Big names like Kristen Bell, Russell Brand and Miley Cyrus have all won different PETA awards for their work with animals, but this woman got one for quite a unique reason.
While most people would scream and run for the hills upon seeing a huntsman spider, this woman decided to save its life after she found the injured arachnid in her home.
Elina Walsh from Townsville, Australia, discovered the spider only had two legs and, after doing a quick Google search, discovered the large spiders can regrow their legs. With this in mind, Elina decided to nurse the spider, who she nicknamed Peggy, back to health.
Speaking about her decision to help the spider, Elina told ABC:
Initially my thought was she wasn’t going to make it and I considered putting her out of her misery. I did a quick Google search and found out that spiders can in fact regrow legs, so I thought I would give it a go.
I am a huge animal lover, normally huntsmen aren’t my favourite choice of animal but I kind of felt sorry for her and tried to help her out.
Due to already having a pet tarantula and scorpion, Elina had a vague idea how to care for a huntsman spider too.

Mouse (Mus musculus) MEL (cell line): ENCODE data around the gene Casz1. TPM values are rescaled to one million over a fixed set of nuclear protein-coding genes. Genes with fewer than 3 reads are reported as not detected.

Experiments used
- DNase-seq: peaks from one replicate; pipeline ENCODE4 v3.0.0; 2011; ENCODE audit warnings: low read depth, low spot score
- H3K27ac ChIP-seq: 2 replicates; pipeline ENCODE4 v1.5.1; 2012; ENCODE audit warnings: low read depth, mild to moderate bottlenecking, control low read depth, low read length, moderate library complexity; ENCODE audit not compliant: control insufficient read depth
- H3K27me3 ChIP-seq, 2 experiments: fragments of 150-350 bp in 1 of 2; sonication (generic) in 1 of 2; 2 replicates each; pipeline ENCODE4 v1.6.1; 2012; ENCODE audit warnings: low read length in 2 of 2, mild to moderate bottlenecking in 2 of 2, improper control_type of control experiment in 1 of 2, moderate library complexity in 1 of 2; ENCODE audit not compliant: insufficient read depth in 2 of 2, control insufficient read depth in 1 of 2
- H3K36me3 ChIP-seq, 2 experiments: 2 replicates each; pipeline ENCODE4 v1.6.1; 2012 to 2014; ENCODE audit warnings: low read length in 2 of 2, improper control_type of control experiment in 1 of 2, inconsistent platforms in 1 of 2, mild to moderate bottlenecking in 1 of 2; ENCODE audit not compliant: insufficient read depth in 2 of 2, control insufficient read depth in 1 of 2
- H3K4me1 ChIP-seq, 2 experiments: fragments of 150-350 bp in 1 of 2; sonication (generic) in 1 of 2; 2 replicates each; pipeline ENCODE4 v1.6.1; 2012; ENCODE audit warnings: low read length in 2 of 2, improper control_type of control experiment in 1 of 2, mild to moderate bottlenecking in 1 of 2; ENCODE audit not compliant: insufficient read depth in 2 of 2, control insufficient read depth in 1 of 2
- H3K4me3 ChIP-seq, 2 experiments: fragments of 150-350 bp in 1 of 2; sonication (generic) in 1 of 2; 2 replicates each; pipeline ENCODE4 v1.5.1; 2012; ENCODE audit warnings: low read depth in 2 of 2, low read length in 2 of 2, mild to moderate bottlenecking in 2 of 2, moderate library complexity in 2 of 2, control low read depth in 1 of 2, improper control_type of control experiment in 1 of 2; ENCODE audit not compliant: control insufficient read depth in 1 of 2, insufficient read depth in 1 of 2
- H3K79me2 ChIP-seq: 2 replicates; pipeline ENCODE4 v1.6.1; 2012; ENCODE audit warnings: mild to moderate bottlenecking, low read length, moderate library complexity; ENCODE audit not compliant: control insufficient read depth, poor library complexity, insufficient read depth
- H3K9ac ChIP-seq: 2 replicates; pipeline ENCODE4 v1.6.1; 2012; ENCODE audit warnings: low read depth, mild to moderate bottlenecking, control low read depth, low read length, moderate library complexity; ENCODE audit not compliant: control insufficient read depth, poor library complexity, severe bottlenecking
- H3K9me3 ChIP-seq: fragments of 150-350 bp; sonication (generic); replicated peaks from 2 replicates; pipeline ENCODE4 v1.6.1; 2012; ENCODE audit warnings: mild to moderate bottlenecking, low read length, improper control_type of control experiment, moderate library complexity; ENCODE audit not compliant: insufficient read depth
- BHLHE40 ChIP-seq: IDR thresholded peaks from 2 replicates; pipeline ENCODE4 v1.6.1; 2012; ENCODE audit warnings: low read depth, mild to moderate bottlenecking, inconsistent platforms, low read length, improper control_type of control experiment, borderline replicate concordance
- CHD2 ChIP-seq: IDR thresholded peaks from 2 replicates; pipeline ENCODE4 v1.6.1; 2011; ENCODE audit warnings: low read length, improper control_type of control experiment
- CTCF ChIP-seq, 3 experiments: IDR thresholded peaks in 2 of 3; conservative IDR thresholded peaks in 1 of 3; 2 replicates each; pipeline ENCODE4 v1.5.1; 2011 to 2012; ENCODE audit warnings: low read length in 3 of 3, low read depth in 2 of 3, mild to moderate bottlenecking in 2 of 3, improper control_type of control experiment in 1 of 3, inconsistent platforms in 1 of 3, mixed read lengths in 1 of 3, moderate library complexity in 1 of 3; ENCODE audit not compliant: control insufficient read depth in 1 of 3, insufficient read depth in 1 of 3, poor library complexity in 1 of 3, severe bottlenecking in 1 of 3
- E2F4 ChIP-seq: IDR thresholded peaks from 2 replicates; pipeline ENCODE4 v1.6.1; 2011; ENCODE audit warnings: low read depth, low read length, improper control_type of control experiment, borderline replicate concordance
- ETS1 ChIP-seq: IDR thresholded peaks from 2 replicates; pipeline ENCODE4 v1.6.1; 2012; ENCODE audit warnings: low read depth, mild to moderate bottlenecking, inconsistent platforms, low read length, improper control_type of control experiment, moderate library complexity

Within a month of looking after Peggy, she started to grow small six legs, proving Elina’s efforts were paying off. She fed the spider small cockroaches with a pair of tweezers. Elina even created an Instagram page for Peggy so people could track the arachnid’s progress.
Following Elina’s continued care, Peggy now has all eight legs back. While she’s on track to make a full recovery, Elina is keeping Peggy in her care until her legs are stronger.
Now that she has got her legs back she is able to hunt quite well on her own, but the ones that have regrown are quite a bit smaller. With her next moult she should have full-sized legs again and I will be quite happy to release her outside.
Elina’s fantastic work with Peggy caught the attention of PETA Australia, who said they wanted to reward her compassion. To recognise her work, Elina was given the charity’s Hero To Animals award.
PETA spokesperson Emily Rice told said: ‘We take our hats off to this compassionate woman who displayed great care and respect for Peggy and went above and beyond to save her life.’
Elina said the recognition from the animal welfare charity was ‘unexpected’, and she was pleased so many people took interest in Peggy’s story.
She added, ‘I am just happy that other people can learn about her story and maybe grow a bit of appreciation for these animals as well.’
Hats off to Elina for all her hard work.
If you have a story you want to tell, send it to UNILAD via [email protected]
Chosen for YouChosen for You
Most Read StoriesMost Read